Canada, Japan, Tomatoes, More: Friday Buzz, August 28th, 2015

NEW RESOURCES

Canada now has a digital archive for political parties. “Professor Ian Milligan at the University of Waterloo is charting the content of millions of archived political web pages spanning the last decade, allowing the public to compare what Canadian political leaders and pundits said in the past compared to now…. A search comparing depression against recession, for example, shows parties and groups such as the Canadian Centre for Policy Alternatives, the Green Party and the Council of Canadians tended to describe economic downturn as depression, whereas the New Democrats, the Liberals and the Conservatives more typically use the term recession.”

All the White House photos (over 350 of them) from John F. Kennedy’s funeral have been digitized and are available online. “The 350 funeral photos span a period of three days, from November 23 to November 25, 1963. Events include: President Kennedy’s body returning to the White House, lying in repose in the East Room of the White House and lying in state at the U.S. Capitol; processions to the Capitol Building and St. Matthew’s Cathedral; the requiem mass at St. Matthew’s; the burial of President Kennedy at Arlington National Cemetery; a post-funeral reception at the White House; as well as photos of the newly-redecorated Oval Office with President Kennedy’s effects, the caparison of the riderless horse Black Jack, and a night view of the eternal flame near the late President’s gravesite.”

The US Department of State has announced another digitization release. “The Department of State today announces the release of newly digitized versions of eighteen volumes from the Foreign Relations of the United States series, the official documentary record of U.S. foreign relations. These volumes cover events that took place between 1914 and 1947 and were originally published in print between 1928 and 1973.”

TWEAKS AND UPDATES

Instagram is going beyond its iconic square. “Today, we’re excited to announce that — in addition to square posts — you can now share photos and videos in both portrait and landscape orientation on Instagram. Square format has been and always will be part of who we are. That said, the visual story you’re trying to tell should always come first, and we want to make it simple and fun for you to share moments just the way you want to.”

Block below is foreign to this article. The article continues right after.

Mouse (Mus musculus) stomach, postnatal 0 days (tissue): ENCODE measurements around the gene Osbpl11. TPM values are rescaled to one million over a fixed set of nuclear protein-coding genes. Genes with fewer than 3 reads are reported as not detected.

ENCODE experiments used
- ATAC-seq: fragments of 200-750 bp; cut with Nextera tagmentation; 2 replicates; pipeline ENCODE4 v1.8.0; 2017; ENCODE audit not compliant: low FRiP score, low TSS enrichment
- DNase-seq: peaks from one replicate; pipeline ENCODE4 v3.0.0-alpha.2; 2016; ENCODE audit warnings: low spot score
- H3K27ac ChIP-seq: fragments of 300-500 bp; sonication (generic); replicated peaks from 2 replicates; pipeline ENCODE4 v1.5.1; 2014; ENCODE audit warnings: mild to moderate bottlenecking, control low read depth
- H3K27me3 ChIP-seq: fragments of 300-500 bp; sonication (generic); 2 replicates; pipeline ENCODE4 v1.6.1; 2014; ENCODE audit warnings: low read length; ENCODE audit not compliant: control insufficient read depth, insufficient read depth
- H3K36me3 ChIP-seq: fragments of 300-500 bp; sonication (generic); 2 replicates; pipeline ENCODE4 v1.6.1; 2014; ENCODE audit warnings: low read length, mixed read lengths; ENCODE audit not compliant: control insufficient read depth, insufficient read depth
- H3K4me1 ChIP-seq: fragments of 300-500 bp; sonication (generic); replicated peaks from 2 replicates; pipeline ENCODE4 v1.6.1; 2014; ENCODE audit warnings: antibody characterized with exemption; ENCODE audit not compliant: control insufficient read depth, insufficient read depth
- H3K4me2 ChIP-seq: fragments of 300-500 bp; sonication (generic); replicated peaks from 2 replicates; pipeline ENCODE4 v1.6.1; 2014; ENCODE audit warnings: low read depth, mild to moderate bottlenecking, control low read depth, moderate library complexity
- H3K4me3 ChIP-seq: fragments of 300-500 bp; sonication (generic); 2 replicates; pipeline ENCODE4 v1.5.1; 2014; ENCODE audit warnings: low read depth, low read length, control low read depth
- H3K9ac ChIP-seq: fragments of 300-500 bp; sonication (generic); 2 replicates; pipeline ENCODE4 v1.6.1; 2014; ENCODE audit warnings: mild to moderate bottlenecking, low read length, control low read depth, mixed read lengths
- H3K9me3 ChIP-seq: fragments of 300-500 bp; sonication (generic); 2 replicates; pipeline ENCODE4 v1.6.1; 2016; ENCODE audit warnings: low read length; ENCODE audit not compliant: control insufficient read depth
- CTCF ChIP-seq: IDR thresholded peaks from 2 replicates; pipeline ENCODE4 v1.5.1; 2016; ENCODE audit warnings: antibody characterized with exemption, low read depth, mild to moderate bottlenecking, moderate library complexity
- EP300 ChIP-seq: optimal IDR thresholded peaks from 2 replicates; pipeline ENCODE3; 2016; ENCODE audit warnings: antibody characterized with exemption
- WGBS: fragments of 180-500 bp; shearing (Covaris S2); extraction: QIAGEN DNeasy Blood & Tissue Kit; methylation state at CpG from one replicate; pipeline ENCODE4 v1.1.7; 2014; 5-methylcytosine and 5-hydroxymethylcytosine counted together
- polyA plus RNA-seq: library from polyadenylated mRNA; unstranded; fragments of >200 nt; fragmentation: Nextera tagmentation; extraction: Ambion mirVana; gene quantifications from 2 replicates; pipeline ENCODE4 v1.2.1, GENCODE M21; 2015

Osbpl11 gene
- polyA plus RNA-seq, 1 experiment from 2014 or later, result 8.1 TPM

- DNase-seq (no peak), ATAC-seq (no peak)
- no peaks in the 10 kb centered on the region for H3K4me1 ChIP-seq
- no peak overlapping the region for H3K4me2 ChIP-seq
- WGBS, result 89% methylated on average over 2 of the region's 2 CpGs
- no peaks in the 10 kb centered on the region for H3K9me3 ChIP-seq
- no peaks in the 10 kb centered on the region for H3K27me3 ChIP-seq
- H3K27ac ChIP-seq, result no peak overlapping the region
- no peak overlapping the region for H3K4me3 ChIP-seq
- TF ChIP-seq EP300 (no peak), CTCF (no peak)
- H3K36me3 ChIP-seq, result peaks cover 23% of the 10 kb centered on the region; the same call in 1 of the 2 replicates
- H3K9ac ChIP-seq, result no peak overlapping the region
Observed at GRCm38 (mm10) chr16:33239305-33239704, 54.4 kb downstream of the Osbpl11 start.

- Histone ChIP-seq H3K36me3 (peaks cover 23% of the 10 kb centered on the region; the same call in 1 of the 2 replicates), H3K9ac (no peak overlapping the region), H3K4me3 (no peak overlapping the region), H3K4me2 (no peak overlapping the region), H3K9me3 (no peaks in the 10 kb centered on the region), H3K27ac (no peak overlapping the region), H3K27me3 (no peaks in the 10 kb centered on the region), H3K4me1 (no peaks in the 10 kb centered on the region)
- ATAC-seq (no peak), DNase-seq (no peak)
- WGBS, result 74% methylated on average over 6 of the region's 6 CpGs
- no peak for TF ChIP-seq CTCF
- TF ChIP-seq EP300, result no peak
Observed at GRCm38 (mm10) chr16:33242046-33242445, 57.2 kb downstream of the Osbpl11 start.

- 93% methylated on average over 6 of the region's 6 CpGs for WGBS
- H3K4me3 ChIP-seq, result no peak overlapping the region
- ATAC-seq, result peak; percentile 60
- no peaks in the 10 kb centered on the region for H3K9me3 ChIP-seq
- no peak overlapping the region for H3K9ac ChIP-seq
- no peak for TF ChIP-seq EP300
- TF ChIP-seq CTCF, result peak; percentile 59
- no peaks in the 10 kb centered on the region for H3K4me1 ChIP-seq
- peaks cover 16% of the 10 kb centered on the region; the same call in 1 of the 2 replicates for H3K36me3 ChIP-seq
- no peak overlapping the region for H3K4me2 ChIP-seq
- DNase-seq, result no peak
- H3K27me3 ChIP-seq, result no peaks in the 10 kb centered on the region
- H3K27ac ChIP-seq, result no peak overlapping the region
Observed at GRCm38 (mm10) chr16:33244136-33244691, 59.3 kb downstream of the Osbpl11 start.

Oxford Dictionary has added a bunch of new terms. Man, Grexit got in there pretty quick, didn’t it? “Among the lessons about who we are right now: The addition of Mx., a gender-neutral honorific for those who do not want to be referred to as Mr. or Mrs., reflects today’s more thoughtful conversations about gender identity, spurred on by the likes of Caitlyn Jenner. Grexit, a term for referring to the possible exit of Greece from the European Union, points to how global our economy is becoming. And the addition of barbacoa illustrates how much people like Chipotle.”

Google is digitizing more material from India cultural heritage sites. “These organisations include the Salar Jung museum in Hyderabad, Victoria Memorial Hall in Kolkata, Dastkari Haat Samiti, Devi Art Foundation, Kiran Nadar Museum of Art, Academy of Fine Arts and Literature, Kalakriti Archives, Heritage Transport Museum, Sivananda Yoga Vedanta Centres & Ashrams and the Ramamani Iyengar Memorial Yoga Institute.”

Ubuntu 15.10 Beta 1 is now available.

AROUND THE SEARCH AND SOCIAL MEDIA WORLD

Google Street View is apparently no match for tomatoes. “Google’s Street View team does an awesome job in getting just about everywhere these days, from the Great Barrier Reef to the top of Mount Fuji to inside the world’s largest passenger plane. However, a somewhat brave attempt to offer stay-at-home travelers an immersive view of one of the world’s most bizarre festivals ended in failure this week when the camera-equipped car ended up being overrun by revelers. Oh, and tomatoes, too.”

The government of Japan will create a digital archive of endangered languages. “The initiative is based on the outcome of a 2009 UNESCO study, which found that eight of the world’s roughly 2,500 endangered languages are from the Japanese archipelago. The most well known language featured on the list is that spoken by the Ainu, the indigenous people of Japan’s northern island of Hokkaido. The language is generally considered extremely close to complete extinction.”